What Nelson missed, with his focus on 'literary' architectures, is that networked hypertexts are inhabited by people. Links are not just citations. They are gestures in a social space, parts of conversations or other interactions. There's an inherent value in looking at the dynamics of the record as it is created.
I particularly like the phrase "gestures in social space" to describe how many online texts work; it isn't entirely complete to my mind - how do we associate things like bug reports (generated by humans, but tightly coupled to a service or function), and some items of text in an interlinked space are content which speaks for an organization or service (consider much journalism, PR, etc; government reports are another example).
Originally found via Kevin Marks
Office XP and 2003 files are often bloated with revision tracking and comments and other "hidden info". MS has released a addin to remove all the hidden and collaboration data, such as change tracking and comments, from Word 2003/XP, Excel 2003/XP, and PowerPoint 2003/XP files: Office 2003/XP Add-in: Remove Hidden Data. After installing the addin, there's a new menu item on the File Menu: "Remove Hiddent Data..." When you distribute an Office document electronically, the document might contain information that you do not want to share publicly, such as information you’ve designated as R... (more at Sanjay's Coding Tips)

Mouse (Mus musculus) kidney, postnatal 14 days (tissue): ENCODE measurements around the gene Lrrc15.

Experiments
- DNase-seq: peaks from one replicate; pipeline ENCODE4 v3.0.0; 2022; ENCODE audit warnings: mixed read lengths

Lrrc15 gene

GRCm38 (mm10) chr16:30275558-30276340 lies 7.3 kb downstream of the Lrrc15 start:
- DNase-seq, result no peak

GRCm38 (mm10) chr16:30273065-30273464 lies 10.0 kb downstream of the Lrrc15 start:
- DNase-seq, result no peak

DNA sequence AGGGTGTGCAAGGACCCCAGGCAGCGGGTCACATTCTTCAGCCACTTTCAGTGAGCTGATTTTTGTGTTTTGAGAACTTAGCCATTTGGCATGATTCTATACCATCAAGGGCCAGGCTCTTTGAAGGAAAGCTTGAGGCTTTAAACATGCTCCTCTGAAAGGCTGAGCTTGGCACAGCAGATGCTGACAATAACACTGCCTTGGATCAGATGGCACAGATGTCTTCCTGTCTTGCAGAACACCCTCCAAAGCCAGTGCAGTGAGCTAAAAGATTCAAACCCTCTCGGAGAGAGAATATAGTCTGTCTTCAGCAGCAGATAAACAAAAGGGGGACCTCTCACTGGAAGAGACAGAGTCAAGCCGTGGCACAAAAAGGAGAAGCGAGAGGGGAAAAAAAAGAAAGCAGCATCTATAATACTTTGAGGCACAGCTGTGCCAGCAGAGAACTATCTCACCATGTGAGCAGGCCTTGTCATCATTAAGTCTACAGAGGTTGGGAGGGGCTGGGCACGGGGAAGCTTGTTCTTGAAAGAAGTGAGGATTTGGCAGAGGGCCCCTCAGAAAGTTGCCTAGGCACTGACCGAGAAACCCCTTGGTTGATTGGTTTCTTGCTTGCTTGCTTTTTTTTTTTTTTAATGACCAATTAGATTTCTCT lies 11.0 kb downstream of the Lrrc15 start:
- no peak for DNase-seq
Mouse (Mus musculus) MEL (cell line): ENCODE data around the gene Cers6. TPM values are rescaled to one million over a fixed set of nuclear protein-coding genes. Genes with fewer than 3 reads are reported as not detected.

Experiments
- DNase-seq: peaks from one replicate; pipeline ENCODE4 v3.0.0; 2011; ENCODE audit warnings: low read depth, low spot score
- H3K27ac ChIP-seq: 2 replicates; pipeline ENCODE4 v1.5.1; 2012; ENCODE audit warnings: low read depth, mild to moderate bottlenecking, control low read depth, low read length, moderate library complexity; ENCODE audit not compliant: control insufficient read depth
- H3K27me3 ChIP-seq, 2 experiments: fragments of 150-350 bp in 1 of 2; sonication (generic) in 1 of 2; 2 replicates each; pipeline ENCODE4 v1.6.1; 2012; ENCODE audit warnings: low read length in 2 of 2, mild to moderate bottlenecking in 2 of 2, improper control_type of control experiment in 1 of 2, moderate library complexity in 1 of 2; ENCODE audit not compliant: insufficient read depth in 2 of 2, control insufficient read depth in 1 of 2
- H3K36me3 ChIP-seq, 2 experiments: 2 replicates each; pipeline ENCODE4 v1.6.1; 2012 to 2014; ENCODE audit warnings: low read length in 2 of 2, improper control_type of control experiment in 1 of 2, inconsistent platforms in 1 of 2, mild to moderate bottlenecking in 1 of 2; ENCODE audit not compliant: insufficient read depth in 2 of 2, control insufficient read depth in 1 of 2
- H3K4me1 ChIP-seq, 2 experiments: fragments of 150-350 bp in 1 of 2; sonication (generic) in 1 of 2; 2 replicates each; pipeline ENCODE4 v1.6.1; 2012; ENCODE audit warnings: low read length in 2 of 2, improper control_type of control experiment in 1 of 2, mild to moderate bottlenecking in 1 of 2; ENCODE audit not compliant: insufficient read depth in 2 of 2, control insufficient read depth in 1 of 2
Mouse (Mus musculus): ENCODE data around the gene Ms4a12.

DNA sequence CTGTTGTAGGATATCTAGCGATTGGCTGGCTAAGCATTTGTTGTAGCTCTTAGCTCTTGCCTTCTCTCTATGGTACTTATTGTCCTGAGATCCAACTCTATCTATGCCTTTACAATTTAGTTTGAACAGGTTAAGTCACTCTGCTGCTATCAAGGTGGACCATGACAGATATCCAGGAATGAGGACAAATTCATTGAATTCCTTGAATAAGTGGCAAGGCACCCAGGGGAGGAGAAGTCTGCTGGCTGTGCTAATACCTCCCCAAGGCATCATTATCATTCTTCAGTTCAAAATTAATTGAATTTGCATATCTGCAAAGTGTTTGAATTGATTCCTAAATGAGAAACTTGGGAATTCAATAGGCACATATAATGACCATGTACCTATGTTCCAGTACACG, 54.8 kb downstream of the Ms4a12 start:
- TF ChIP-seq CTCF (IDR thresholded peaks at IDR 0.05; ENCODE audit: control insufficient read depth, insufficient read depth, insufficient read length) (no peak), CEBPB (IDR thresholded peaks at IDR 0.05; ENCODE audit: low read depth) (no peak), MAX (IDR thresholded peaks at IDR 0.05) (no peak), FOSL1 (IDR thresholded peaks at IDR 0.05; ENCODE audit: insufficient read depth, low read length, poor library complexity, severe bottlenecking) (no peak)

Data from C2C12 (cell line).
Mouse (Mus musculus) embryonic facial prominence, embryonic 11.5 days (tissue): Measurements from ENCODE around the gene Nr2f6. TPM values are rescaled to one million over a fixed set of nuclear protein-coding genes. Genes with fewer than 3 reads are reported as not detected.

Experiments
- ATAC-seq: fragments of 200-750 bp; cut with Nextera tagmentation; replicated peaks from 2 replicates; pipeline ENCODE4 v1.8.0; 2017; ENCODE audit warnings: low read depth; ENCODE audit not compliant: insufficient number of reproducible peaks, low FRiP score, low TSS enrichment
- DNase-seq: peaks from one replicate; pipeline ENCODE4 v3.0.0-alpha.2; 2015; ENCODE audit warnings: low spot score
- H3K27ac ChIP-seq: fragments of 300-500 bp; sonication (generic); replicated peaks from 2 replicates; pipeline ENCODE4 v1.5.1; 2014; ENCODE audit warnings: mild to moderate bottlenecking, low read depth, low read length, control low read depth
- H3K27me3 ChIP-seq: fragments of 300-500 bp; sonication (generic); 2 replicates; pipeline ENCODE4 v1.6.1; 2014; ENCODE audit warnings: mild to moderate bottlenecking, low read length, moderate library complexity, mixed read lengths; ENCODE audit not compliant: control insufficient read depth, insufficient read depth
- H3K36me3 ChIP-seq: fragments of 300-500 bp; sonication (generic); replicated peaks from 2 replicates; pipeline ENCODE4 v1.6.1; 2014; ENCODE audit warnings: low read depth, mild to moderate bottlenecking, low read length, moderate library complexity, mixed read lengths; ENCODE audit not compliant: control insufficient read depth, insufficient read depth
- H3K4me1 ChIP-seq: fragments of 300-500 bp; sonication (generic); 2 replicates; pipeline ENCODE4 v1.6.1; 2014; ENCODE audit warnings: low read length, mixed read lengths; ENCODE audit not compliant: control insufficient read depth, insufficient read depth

While in a pure collaboration environment, arguably this isn't such a great thing (in that you lose the collaboration information). But in environments where pickled documents are distributed (to a customer or vendor), this sort of tool would be very useful (and would provide a nice complement to the existing practice of pdf-ing to pickle documents).
Of course, you have to upgrade to O2.3K to take advantage of it, unless there's a comparable version for the 'legacy' versions of Office most enterprises will be running for another 12 to 18 months....
About 33% of the way through (so not yet to the meatiest of meat), and it conveys what I recall of rubys' other pieces I've read. Pithy, open for discussion, and valuable.
In other ETCon notes, TrevorFSmith is cataloging various shared notes again this year. Much to read and catch up on. Hopefully archives of the irc will turn up soon as well (the Trippi discussion is the only one I've seen thus far)...